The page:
I’ll be the first to admit that death really isn’t my thing. I’m the person who has the horrible reaction, awful timing, and is frequently thinking about what food will be served after the service has concluded.
Horrible human, right?
Death is just that; it’s death. Personally it’s merely a gateway from this fragment of life into something eternal. Therefore, it isn’t the easiest thing to accept, fret, or even try to stir emotions over.
Again, horrible human, right?
While sitting with friends this afternoon, enjoying lunch with colleagues of our house church, I received a notification on Facebook. The obituary for an old friend. I’ll confess; it stirred my emotions over the time of our existence, friendship, and overall presence in unison on the earth.
Make no mistake, the man was 54 years old. However, some of my fondest memories growing up included him. He was the leader of the association that my church, and several other community churches, belonged to. He spearheaded youth mission trips, youth camps, and projects for…well…youth.
Over the years of middle school and high school I connected with him. While he was the overall leader of all of our adventures; he was still human, friendly, and overall kind. He gave me chances, embraced my odd humor, and never avoided a conversation. We traveled to southern Missouri and Colorado a few times on trips involving over fifty teenagers on a ‘mission from God’ while also trying to find ‘the right one’ on the trip (some of you get my reference). He led the camp that I attended a few times as a camper, and a few times as a leader. He was one of the first spiritual role models (not the only) that encouraged me to lead my groups, to lead the people, and to embrace a passion for missions, for Christ, and to be comfortable with my own odd self.
Similar to my college professors, and even the administration I work under now at school, he embraced my opportunities to explore, try new ideas, and see what worked…and what didn’t. I wasn’t met with criticism, but with praise and encouragement. Necessities that I noted heading into my own classroom with my own students.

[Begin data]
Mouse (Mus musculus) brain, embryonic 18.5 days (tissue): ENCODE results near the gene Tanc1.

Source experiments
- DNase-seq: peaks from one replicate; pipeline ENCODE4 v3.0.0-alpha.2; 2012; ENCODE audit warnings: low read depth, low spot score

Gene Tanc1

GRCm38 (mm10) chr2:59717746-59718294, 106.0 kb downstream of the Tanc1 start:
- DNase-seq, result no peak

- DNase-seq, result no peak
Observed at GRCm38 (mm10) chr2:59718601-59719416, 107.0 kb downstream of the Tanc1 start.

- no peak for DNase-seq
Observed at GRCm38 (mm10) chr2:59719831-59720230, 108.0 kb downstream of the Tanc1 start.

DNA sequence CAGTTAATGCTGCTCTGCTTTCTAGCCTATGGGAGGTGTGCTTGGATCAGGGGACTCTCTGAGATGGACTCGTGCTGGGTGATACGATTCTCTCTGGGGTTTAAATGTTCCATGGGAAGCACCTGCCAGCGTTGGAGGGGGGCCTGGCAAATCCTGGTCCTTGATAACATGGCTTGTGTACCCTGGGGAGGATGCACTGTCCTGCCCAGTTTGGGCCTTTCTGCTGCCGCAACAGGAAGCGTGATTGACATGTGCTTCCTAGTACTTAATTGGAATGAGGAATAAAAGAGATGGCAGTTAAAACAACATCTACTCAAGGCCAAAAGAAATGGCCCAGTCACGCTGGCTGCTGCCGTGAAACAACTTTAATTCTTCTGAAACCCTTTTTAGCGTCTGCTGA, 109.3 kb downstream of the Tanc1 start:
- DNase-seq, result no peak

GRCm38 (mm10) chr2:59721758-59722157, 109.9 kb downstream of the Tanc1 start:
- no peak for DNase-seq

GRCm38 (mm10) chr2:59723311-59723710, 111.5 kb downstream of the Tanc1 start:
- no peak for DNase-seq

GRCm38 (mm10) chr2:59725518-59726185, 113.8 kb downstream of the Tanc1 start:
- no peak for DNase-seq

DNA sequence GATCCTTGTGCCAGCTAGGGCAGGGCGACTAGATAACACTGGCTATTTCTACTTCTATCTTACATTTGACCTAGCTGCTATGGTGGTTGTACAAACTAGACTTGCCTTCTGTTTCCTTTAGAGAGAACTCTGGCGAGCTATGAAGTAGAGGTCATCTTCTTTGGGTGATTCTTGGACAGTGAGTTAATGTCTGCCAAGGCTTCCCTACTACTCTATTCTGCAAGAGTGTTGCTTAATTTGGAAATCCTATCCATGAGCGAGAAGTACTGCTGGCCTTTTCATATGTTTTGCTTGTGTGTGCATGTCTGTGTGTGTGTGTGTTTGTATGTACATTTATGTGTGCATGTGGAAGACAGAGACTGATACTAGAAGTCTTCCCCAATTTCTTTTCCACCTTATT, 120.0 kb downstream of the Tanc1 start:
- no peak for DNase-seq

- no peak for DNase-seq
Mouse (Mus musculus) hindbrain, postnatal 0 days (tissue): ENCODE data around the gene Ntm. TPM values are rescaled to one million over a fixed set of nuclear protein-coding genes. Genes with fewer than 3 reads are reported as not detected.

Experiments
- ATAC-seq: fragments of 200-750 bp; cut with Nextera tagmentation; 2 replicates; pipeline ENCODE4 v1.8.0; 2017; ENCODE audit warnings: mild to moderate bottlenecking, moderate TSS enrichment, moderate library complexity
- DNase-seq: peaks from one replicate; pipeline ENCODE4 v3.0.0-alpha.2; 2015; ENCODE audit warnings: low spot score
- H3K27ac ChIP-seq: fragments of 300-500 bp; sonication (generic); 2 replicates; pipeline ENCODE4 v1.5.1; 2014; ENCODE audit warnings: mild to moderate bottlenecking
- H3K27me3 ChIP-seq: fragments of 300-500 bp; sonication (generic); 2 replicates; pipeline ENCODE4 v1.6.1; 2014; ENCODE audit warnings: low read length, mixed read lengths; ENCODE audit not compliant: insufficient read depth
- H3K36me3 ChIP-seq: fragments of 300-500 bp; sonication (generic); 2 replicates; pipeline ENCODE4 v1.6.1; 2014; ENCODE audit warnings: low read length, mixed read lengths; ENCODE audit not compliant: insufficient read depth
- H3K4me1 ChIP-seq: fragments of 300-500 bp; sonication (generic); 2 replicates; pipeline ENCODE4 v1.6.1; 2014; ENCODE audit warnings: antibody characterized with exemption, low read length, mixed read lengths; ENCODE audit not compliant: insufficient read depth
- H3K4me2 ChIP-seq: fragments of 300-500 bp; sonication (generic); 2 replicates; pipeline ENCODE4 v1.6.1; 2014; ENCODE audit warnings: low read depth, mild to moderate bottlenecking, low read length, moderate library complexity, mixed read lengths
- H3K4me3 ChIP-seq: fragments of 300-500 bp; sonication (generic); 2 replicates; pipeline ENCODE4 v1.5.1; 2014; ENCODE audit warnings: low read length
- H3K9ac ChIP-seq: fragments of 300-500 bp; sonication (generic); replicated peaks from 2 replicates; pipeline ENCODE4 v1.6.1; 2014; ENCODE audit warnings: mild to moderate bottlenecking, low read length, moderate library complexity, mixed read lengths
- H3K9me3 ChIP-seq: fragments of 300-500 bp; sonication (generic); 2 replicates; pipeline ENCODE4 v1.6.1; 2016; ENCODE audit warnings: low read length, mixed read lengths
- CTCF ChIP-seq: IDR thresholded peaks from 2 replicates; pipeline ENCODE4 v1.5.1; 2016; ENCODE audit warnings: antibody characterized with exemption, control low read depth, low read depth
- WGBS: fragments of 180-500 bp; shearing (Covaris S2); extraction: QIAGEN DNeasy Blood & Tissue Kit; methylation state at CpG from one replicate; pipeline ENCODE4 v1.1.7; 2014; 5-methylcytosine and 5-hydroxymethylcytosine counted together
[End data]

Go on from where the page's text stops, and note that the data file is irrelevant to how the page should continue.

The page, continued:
Through the miles of my own running experience this afternoon, I charted out the memories, the experiences, and the joy that I shared with this man of God. Nearly three decades into my own existence and only now am I beginning to feel sorrow knowing that once someone has died; they’re not on the other end of the phone, they’re not in their office, and they won’t be expecting me to make cotton candy or a sno-cone at the next faith driven block party.
All the theology of my world, the understanding of life, death, and next points in moving forward; even holding all that knowledge, that truth, turns out to nothing for an aching soul.
Tonight I finally feel human.
Tonight I’ve finally felt loss.
Someone who helped craft me into the Christian I am today; they’re gone. They’re just gone. I don’t even know if he would be proud of me; mistakes and all. We were closest before I absolutely wrecked my life in 2011.
My heart hurts. It’s just an overwhelming sensation of emotion completely pulverizing every ounce of psyche. Allow me to be clear; 2015, right now, is the first time in my entire life I’ve cried, knowing someone was dead. My friend from high school. My high school sweetheart. My debate partner. I was sad, but I didn’t cry. A man, someone I respected, is gone from this earth and my world is shattered.
I feel dumb. Immature. Childish. The logically perspective of my mind is embarrassed at the state that I’m currently in. I hate feeling human. I hate feeling vulnerable. I hate knowing that I can’t get something back that’s been taken.
So, even though I’m sure he never touched a single drop of alcohol. Tonight. I’ve poured a pint…like a good Baptist…
Cheers Clyde. I’ll see you later.